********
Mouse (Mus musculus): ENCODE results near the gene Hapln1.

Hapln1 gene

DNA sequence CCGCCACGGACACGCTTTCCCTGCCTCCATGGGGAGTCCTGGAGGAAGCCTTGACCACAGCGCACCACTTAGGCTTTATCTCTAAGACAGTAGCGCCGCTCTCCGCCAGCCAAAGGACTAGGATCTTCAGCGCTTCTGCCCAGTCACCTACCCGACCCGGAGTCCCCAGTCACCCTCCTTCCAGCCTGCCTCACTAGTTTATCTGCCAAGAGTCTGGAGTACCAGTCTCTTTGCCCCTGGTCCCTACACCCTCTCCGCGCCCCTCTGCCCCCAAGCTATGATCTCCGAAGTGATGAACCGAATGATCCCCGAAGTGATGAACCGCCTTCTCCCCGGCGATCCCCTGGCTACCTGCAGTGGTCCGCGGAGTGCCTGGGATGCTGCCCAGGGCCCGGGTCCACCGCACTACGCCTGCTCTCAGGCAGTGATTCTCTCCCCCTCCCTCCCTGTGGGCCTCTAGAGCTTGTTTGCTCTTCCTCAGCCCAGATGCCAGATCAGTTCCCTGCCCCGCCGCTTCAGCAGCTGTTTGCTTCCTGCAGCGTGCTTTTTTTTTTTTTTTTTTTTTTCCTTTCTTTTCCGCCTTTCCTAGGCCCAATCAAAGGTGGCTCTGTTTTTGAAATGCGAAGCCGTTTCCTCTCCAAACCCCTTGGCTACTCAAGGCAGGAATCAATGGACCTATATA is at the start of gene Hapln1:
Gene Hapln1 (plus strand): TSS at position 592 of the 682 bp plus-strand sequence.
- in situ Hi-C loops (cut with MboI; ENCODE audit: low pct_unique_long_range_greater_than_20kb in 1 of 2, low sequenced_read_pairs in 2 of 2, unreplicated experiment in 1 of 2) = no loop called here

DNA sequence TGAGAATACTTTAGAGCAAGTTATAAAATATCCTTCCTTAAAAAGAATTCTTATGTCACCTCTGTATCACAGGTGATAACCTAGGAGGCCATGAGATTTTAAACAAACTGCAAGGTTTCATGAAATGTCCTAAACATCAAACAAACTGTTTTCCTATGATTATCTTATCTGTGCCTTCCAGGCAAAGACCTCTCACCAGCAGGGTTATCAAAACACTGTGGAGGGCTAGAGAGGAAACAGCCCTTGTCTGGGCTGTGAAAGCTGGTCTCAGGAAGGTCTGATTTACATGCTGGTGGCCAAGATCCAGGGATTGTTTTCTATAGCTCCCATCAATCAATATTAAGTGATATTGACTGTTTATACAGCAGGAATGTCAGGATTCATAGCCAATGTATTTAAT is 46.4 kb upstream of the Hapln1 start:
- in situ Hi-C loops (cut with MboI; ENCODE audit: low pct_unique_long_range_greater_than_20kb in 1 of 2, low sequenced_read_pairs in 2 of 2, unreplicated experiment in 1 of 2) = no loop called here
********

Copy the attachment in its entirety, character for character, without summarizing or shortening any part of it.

Mouse (Mus musculus): ENCODE results near the gene Hapln1.

Hapln1 gene

DNA sequence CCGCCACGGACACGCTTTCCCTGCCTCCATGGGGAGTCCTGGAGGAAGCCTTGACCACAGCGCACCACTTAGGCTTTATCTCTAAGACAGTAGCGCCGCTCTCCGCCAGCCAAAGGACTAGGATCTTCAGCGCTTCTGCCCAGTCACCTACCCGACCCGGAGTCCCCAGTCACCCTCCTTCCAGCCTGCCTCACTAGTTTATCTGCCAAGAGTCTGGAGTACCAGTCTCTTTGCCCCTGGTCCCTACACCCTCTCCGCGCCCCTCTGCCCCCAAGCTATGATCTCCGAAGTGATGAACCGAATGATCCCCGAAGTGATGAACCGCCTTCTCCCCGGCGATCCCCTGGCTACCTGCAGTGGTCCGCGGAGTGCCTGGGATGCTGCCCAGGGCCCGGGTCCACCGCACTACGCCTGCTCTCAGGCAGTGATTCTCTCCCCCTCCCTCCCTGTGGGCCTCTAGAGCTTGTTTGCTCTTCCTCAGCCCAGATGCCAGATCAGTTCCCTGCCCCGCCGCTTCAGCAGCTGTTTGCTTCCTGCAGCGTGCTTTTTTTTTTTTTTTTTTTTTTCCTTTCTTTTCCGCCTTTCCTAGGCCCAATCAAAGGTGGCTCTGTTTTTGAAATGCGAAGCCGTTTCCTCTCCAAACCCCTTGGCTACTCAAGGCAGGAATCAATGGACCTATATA is at the start of gene Hapln1:
Gene Hapln1 (plus strand): TSS at position 592 of the 682 bp plus-strand sequence.
- in situ Hi-C loops (cut with MboI; ENCODE audit: low pct_unique_long_range_greater_than_20kb in 1 of 2, low sequenced_read_pairs in 2 of 2, unreplicated experiment in 1 of 2) = no loop called here

DNA sequence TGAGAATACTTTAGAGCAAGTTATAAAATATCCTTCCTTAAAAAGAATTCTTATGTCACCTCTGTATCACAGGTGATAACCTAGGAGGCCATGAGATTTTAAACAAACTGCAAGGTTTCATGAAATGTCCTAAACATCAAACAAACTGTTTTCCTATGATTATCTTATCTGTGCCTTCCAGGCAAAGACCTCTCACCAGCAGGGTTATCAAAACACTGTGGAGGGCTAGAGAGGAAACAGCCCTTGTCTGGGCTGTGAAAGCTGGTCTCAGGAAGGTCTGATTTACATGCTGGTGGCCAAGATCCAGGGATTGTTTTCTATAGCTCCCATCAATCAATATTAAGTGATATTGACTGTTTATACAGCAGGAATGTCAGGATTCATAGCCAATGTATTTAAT is 46.4 kb upstream of the Hapln1 start:
- in situ Hi-C loops (cut with MboI; ENCODE audit: low pct_unique_long_range_greater_than_20kb in 1 of 2, low sequenced_read_pairs in 2 of 2, unreplicated experiment in 1 of 2) = no loop called here